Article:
Many companies that don’t use social media messaging apps use similar technology which can be embedded into their websites.

 

Marketplace

E-commerce is becoming more prominent within social media platforms. With Facebook, Instagram and Twitter offering ways for users to buy products directly within their apps.

With one simple click, a user is taken to the company’s desired URL to either browse products or with the intention to buy.

The marketplace is powerful. In a recent survey, 56 per cent of consumers said they follow brands on social media to know when products are on sale and 31 per cent said they use social media to specifically look for new products to purchase.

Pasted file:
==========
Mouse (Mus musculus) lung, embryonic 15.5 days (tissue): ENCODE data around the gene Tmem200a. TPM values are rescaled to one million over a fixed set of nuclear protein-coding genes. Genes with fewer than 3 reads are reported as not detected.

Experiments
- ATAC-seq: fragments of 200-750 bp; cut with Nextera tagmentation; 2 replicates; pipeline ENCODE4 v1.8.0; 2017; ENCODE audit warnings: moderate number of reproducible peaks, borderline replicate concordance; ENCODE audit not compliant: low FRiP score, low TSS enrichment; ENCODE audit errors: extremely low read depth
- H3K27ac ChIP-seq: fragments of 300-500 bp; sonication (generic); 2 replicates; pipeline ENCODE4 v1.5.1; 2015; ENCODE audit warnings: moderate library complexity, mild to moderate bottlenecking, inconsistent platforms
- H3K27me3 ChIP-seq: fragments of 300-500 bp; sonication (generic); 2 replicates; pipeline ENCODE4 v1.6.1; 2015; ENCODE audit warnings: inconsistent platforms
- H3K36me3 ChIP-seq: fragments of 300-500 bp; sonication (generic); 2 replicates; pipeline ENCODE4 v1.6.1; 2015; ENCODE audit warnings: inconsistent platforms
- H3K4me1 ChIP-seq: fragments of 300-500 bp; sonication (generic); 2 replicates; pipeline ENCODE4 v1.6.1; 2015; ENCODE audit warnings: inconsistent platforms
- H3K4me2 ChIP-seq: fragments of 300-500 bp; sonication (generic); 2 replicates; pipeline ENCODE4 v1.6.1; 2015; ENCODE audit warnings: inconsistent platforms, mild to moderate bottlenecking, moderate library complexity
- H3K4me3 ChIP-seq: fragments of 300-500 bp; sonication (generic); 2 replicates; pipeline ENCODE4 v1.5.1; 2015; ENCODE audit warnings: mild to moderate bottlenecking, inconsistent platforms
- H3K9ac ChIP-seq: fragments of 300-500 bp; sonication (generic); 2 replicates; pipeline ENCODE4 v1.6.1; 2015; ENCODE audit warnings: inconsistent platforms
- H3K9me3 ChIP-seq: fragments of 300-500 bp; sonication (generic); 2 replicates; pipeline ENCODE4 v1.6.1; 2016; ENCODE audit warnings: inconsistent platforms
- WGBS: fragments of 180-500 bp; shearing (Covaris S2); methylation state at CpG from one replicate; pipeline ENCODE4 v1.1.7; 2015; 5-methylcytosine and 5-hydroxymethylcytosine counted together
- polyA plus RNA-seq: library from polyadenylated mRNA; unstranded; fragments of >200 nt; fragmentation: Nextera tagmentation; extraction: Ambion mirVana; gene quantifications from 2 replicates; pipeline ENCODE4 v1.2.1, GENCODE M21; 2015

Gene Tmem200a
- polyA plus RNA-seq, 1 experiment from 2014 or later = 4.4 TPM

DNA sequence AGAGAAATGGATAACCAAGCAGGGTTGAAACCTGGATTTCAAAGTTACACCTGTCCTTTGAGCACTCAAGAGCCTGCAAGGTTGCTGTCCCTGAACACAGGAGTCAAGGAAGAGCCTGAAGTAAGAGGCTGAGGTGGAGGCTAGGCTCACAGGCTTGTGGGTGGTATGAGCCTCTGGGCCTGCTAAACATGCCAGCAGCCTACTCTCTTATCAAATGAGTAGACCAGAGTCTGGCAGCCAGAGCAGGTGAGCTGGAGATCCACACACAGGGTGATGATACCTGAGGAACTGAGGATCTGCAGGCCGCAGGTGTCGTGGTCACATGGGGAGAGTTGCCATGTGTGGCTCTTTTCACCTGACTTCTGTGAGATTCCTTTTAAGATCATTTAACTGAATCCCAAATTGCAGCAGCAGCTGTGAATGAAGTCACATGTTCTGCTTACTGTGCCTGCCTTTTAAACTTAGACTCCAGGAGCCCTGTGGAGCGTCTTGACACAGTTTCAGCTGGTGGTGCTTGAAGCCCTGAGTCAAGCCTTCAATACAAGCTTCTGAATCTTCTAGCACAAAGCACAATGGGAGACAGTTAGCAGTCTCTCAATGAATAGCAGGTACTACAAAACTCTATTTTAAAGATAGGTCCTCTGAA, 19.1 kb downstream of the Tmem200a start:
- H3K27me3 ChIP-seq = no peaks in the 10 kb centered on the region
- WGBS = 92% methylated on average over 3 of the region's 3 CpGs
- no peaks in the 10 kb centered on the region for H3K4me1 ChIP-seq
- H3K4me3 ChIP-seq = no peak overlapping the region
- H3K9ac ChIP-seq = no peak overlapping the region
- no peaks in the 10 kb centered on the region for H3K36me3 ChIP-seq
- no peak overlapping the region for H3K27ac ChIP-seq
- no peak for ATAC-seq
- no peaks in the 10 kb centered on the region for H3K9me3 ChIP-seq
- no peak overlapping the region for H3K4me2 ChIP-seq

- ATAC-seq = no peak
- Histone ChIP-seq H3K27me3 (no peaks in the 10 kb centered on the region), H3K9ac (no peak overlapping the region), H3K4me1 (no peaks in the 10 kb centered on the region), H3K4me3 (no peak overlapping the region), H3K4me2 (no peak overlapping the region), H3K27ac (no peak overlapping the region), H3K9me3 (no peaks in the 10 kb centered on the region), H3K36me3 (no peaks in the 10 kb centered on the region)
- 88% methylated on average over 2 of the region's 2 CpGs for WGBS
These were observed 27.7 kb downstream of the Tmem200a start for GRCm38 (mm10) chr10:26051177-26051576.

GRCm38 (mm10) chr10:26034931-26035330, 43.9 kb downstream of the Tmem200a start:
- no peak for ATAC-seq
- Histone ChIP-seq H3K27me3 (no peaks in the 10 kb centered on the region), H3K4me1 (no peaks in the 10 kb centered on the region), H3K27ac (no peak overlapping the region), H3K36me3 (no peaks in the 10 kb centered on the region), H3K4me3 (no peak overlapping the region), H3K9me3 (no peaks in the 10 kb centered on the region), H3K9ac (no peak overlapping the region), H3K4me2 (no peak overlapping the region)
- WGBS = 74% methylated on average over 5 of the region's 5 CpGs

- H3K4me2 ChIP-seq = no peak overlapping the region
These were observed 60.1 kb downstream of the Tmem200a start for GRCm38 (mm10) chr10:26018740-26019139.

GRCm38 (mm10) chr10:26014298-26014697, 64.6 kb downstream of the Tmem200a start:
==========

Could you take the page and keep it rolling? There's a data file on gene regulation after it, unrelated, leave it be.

Many people go on social media to interact with interesting content and are more likely to engage in posts that provide information to them rather than an advert e.g. gift ideas for your sister. Indirect advertising allows companies to reap more benefits.

Remarketing via adverts on social media is also known to increase sales for businesses and can be a very effective strategy when done well.

 

Mobile Advertising

If you haven’t started investing more into mobile advertising it’s about time you did. It’s wise to advertise across all social media platforms if possible and take advantage of the new features that come out.